Malcolm Ripley
Malcolm Ripley
3 years ago
Reply to  andy9

The problem with the logic you have used is that taken to it’s ultimate conclusion everyone from the moment they are born until the day they die should wear a mask because the environment ALWAYS has viruses and bacteria…….

Let me quote a sentence from RR619 :
“The current UK Pandemic Influenza Infection Control Guidance recommends that workers who are in closecontact with patients should wear surgical masks to reduce exposure to large droplets.”

That’s the reason for masks, always has been, to protect PATIENTS in HOSPITALS or CARE HOMES.

Healthy people in normal environments have a thing called the immune system. It has evolved over millions of years in all animals because we are surrounded by RNA and DNA and some can cause harm. We keep our immune system healthy by exposing it to the harmless RNA and DNA. Masks reduce that exposure, sanitisers reduce that exposure. Did you bother to research the inhalation of virus from the mask if you have an infection ? That is where you re-breathe in the viral particles your body has expelled (or thought it had !) this goes back into your lungs and your viral load increases…..eventually leading to death via a cytokine storm.

andy9
andy9
3 years ago
Reply to  Malcolm Ripley

I disagree my logic doesn’t support blanket wearing of masks, my logic was “.. in the middle of a pandemic I figure the benefits of wearing a mask outweigh the costs.”

The crucial bit is the balance between risk and cost, in the middle of a pandemic I assess that the risks from the virus to both myself and others outweighs the inconvenience of me wearing a mask.

As you point out we all have immune systems and health people can fight off colds and other viruses with little or no risk of harm, in this case the balance does not favour wearing a mask and certainly I have never wore masks previously to avoid infection. In that case it isn’t worth wearing a mask.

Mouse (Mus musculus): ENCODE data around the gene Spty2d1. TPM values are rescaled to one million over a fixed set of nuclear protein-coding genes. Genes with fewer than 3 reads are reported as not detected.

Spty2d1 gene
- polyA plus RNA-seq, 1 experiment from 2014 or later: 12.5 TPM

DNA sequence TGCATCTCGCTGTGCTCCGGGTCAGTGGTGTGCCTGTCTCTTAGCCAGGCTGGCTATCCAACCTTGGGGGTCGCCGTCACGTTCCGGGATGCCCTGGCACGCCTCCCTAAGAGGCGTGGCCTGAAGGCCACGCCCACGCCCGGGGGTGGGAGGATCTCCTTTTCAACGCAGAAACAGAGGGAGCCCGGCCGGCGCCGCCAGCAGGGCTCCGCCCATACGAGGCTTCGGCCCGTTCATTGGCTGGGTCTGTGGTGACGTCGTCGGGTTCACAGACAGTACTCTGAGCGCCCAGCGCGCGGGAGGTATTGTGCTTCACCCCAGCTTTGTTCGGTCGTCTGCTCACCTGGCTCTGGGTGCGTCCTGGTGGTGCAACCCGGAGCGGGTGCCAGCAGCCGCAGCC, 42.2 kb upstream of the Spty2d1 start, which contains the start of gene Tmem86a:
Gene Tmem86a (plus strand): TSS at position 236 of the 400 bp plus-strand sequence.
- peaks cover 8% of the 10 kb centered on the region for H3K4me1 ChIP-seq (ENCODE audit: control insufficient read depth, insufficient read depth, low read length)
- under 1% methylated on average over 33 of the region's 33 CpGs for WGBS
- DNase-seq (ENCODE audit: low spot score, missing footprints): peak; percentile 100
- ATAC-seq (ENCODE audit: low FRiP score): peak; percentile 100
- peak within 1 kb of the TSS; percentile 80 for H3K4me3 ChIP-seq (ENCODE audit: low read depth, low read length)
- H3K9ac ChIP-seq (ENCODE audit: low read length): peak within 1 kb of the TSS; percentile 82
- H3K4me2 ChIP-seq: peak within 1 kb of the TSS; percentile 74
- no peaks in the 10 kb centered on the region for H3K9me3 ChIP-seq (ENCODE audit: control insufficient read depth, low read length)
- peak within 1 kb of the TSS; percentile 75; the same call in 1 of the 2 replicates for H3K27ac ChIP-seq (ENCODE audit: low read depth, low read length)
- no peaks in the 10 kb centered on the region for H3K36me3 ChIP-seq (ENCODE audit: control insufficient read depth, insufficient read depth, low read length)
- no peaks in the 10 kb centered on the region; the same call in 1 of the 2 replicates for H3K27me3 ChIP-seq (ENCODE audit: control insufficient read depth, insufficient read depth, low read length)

But of course the key thing about a pandemic is that these are caused by agents which even many healthy immune systems have little or no defense against, even healthy people can be significantly affected and they can pass the agent onto other more vulnerable than themselves.

John McFadyen
John McFadyen
3 years ago
Reply to  andy9

The unintended consequences are also a cost. Read the reactions above and below. Look at the footfall figures for our high streets, look at the massive sociological financial, economic and well-being storm we are about to enter because we over protected our citizens. A legacy that will cost far more than an acceleration of expected deaths and a small number of outlying younger deaths. I am 66 and would far sooner protect my children from the lockdown consequences and live a normal life with the infinitesimal risk involved. Most deaths have occurred in nursing homes and hospitals. Nursing homes and hospitals get hit every year by flu and 17,000 people die on average every year, some from complications of respiratory infection. Some of them die from pre existing disorders accelerated and complicated by Covid-19. Nursing homes and hospitals are also prone to Norovirus. Thus the original idea of putting effort into protecting the vulnerable even now has face value and in years to come will be seen as the way we should have approached this. It is not the plague and we are not living in the medically primitive days of Spanish flu thus the majority of the population are NOT severely adversely affected by this Covid-19 Virus. But hey who will be brave enough to face the political cover-up wall as the majority of world leaders hides the truth and those ‘experts’ who advised them and frightened the populace conceal their failure?

Dr Leah Remeika-Dugan
Dr Leah Remeika-Dugan
3 years ago
Reply to  andy9

As well, people have been coughing and sneezing since year dot.

We are not meant to be encased in a hospital sanitary environment where our natural immunity isn’t primed.

Masks also cause serious backflow jets of pathogenic species both to the wearer and surrounds.

Here is the best and solidly
cited medical literature review regarding masks:
https://www.primarydoctor.o

Having said all that I think BJ perhaps looks rather better with it